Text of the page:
Cuisine Fiend


Wed, 11 October, 2017



It all begins with ordinary salty fish: ‘peis salat’ in Niçard dialect. Salted fish, anchovies and sardines in this instance, are made into a creamy paste by and ancient method of pressing freshly caught tiny young fish, scale guts and all; with tonnes of herbs and spices, with wooden weights in barrels or receptacles. The gunk is drained daily and eventually a probably unappetising, non-fragrant grey-pink paste called pissalat is produced. It must be directly related to ancient Roman garum, to oyster sauce and to fish sauce – each unbelievably potent encapsulation of umami: fishy, salty, herby and divine.

Pissaladiere Nicoise

Then there is pizza. Just around the corner from Monaco, Ligurian pissadella is the pizza with onions and salted fish paste (plus a bit of tomato, it being an Italian concoction) whose origins sit back in the sixteenth century Genoa. The Niçardians have dropped the tomato, resignedly replaced pissalat with whole anchovies since the ban on baby anchovy fishing and focused on the onions, cooking them into liquid perfection.

And finally, the olives – tiny brown olives niçoises, of the variety Cailletier, they are simply the best olives in the world. Even an olive hater would probably deem them all right. Plump though tiny, sweet even without balsamic maceration, their size doesn’t make you go ‘har goghar morgh-ghull ogh oligvesh’ but rather ‘is there more?’

Nicoise onion pizza

And all that is one of the best snack/street food/ starter/nibble in the world. Never on puff pastry, whatever Google tries to tell you. Never with tomatoes, and last but foremost of all, without cheese. Pizza or bread dough topped with onions and garnished with anchovies and olives – that’s what pissaladière should be. Which incidentally is known in my circles as ‘piss-in-the-salad’.


Servings: 4Time: 5 hours


  • For the dough:
  • 200g strong white bread flour
  • a pinch of fresh or fast action yeast (1/8 tsp)
  • 5g salt
  • 120g/ml water, at room temperature
  • 1 tbsp. olive oil plus a little more for kneading
  • For the topping:
  • 3 large onions (sweet white ones when in season)
  • 5 tbsp. olive oil
  • a large pinch of icing sugar
  • a few sprigs of thyme, leaves stripped
  • a small jar (80g or so) of anchovy fillets in oil
  • a dozen black olives (Cailletier niçoises if available)



1. Make the dough the night before and keep it at room temperature; alternatively increase the amount of yeast to 8g fresh or 1 tsp instant and allow 2 hours to prove.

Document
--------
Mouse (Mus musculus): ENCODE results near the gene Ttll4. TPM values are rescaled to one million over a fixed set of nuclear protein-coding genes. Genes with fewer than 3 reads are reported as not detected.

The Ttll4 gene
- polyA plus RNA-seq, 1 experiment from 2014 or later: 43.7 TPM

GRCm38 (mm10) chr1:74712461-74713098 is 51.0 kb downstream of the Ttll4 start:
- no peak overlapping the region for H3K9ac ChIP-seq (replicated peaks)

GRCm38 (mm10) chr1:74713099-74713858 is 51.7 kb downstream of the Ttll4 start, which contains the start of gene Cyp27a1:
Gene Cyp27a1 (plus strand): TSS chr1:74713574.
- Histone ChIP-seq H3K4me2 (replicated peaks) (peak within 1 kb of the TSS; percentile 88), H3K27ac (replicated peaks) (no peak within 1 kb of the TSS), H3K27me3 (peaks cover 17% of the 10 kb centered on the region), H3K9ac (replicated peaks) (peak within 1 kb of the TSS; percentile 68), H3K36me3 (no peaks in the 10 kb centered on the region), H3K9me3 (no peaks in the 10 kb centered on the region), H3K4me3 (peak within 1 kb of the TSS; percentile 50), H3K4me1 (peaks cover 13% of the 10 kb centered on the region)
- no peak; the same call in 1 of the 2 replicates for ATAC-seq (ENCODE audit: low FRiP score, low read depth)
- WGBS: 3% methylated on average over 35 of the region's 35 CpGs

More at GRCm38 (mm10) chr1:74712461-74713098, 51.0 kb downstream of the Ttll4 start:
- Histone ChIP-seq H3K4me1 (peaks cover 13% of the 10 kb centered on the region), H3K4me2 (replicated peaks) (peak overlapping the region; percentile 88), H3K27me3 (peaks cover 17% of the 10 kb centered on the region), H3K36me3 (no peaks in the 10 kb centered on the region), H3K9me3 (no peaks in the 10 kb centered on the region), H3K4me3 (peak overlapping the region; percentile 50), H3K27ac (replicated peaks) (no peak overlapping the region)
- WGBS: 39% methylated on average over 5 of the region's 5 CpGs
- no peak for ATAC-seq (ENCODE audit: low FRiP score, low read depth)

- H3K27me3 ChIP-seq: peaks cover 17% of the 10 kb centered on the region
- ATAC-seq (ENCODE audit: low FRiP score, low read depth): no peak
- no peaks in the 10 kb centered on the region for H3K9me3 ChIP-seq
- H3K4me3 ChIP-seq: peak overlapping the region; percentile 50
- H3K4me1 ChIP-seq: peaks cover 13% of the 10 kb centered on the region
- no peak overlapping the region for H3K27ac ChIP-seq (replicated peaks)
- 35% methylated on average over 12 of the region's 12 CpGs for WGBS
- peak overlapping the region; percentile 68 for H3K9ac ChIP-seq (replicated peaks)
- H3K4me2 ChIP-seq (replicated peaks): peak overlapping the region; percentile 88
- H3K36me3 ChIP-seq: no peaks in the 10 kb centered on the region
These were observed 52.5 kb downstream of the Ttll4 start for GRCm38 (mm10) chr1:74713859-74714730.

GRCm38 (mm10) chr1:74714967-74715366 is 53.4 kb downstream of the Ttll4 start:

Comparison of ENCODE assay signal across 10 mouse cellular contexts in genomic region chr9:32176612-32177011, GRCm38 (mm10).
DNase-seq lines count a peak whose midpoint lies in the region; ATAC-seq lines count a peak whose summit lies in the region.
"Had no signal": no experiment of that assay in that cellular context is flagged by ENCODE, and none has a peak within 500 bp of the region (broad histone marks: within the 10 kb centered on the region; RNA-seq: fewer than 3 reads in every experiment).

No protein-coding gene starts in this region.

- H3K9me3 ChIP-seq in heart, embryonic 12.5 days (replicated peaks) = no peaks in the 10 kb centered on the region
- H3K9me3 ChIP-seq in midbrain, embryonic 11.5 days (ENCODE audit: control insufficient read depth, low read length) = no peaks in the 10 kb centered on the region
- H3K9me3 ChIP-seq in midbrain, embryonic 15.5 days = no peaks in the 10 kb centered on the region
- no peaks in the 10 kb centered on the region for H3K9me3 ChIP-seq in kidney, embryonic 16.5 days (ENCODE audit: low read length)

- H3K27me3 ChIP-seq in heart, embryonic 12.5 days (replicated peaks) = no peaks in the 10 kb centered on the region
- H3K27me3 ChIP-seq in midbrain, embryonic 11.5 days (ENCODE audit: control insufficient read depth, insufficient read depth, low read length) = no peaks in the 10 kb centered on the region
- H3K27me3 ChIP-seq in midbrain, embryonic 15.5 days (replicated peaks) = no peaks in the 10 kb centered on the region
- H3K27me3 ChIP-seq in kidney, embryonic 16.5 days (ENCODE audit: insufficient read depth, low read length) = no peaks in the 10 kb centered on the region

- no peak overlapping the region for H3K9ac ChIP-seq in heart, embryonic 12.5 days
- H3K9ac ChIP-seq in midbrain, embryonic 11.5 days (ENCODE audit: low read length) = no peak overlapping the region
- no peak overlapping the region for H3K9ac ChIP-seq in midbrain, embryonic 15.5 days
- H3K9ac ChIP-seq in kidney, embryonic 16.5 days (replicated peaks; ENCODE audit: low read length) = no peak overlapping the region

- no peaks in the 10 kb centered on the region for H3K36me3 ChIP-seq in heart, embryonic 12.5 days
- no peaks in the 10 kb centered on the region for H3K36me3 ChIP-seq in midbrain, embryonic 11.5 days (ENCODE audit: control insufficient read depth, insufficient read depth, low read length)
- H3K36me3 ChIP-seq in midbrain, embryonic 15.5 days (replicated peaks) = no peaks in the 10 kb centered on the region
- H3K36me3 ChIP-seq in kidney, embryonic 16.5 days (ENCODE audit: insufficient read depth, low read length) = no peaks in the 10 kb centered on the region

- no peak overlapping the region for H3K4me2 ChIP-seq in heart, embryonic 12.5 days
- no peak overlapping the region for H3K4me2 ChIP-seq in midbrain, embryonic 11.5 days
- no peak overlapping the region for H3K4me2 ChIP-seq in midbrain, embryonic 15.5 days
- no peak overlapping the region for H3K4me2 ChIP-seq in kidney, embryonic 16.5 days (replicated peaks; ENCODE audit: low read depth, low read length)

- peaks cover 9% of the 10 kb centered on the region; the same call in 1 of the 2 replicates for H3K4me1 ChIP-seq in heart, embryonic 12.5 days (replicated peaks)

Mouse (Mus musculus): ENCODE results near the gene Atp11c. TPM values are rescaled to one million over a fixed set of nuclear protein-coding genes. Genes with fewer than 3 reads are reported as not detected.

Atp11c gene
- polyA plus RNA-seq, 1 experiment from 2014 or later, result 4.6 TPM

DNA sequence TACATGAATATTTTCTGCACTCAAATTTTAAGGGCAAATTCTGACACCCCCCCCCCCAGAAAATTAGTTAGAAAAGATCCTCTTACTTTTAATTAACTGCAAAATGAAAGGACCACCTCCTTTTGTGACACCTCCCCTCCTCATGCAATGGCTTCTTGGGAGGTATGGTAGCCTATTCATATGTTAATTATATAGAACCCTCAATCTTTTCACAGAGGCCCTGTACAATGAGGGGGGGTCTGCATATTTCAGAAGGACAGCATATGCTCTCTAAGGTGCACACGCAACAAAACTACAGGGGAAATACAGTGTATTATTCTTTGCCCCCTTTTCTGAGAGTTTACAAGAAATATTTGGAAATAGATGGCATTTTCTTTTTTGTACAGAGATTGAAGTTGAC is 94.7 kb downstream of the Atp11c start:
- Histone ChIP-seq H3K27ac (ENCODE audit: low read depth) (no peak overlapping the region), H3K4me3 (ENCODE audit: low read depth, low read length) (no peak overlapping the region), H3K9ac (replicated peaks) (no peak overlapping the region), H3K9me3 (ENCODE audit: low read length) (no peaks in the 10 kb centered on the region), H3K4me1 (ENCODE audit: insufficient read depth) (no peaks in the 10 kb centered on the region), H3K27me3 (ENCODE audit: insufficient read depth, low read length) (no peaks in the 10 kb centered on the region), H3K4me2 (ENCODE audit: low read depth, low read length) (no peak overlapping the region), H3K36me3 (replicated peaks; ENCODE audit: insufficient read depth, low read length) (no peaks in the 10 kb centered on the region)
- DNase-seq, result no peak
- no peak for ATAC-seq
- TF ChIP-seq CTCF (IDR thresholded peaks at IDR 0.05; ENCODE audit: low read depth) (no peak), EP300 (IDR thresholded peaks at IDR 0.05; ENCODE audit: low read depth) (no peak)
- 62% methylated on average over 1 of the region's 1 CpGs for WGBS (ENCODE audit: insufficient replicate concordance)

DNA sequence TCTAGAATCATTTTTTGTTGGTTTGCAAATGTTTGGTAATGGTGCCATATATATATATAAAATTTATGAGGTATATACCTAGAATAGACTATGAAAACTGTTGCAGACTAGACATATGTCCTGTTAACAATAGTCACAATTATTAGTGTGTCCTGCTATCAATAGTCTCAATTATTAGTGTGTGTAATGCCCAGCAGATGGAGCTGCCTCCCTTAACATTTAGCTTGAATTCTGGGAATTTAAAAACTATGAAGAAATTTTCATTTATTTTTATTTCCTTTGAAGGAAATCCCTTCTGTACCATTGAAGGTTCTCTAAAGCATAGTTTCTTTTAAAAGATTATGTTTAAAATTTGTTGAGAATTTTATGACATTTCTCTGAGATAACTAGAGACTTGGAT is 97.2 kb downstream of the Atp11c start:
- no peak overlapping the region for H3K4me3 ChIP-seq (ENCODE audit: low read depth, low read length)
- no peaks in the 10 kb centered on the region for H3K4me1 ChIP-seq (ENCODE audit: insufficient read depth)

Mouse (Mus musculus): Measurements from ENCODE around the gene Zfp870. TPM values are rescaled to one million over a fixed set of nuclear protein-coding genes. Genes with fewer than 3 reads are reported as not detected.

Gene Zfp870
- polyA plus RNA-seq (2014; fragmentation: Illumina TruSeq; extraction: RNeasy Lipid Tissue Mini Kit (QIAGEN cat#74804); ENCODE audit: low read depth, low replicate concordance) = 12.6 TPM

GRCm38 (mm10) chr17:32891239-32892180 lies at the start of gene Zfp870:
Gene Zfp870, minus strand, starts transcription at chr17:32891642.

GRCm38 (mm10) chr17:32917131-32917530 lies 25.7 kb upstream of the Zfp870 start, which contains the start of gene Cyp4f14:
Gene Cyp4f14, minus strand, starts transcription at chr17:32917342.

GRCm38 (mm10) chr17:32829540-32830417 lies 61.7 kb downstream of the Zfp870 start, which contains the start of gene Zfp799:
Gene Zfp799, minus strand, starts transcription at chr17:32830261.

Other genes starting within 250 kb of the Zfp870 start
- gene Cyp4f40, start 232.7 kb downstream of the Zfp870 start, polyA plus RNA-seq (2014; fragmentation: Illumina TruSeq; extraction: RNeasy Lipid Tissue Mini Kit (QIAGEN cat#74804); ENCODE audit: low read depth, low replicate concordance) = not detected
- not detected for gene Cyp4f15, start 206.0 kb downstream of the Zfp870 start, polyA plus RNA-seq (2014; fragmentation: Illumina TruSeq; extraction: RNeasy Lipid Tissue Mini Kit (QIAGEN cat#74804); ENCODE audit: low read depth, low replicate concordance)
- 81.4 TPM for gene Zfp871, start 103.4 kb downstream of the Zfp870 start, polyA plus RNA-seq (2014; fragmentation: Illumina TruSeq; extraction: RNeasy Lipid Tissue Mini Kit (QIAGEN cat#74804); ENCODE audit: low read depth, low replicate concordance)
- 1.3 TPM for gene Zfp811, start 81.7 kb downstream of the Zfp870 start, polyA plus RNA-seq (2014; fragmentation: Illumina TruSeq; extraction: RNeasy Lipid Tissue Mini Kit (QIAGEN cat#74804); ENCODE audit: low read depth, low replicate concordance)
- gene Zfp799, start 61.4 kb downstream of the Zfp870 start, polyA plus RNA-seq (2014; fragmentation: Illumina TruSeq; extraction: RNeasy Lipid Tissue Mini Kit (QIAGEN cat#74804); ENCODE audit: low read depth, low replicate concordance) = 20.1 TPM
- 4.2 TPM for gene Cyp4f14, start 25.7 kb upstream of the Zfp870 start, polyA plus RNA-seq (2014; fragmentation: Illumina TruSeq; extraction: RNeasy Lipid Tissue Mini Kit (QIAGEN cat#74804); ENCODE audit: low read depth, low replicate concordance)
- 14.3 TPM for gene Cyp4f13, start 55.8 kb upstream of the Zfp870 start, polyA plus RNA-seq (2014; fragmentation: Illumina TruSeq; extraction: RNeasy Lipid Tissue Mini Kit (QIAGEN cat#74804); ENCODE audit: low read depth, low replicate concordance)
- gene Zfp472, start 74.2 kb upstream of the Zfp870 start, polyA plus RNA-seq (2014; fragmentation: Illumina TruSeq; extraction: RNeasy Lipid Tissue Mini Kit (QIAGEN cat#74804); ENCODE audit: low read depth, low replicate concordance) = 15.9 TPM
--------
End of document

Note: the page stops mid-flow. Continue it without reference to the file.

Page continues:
2. To make the dough, mix the yeast with the flour and salt, add the water and oil and knead by hand or with a mixer with a dough hook attached until the dough becomes smooth and elastic. Place it in an oiled bowl, cover with cling film and leave, appropriately, overnight or for 2 hours.

Cooking onions for pissaladiere

3. To make the topping, peel and slice the onions. Heat the olive oil in a large pan, add the onions and the pinch of sugar. Cook covered, stirring occasionally on very low heat for 40-60 minutes; until the onions are completely soft but have not coloured. By the end of cooking add 6 anchovy fillets and a little of the oil from the jar. Stir them in and leave the pan uncovered for the rest of the cooking time, for the liquid to evaporate. Stir in half the thyme leaves and leave to cool completely.

Onion topping

4. Roll out the dough on a floured surface to line a baking tray 20 x 30cm. Preheat the oven to 220C/425F/gas 7. Spread the onions evenly over the dough. Slice the remaining anchovy fillets lengthwise and top the tart in a regular or random pattern together with the olives.

Anchovies and olives

5. Bake for 25-30 minutes. Serve warm or at room temperature, sliced into squares.

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Hello! I'm Anna Gaze, the Cuisine Fiend. Welcome to my recipe collection.

I have lots of recipes for you to choose from: healthy or indulgent, easy or more challenging, quick or involved - but always tasty.


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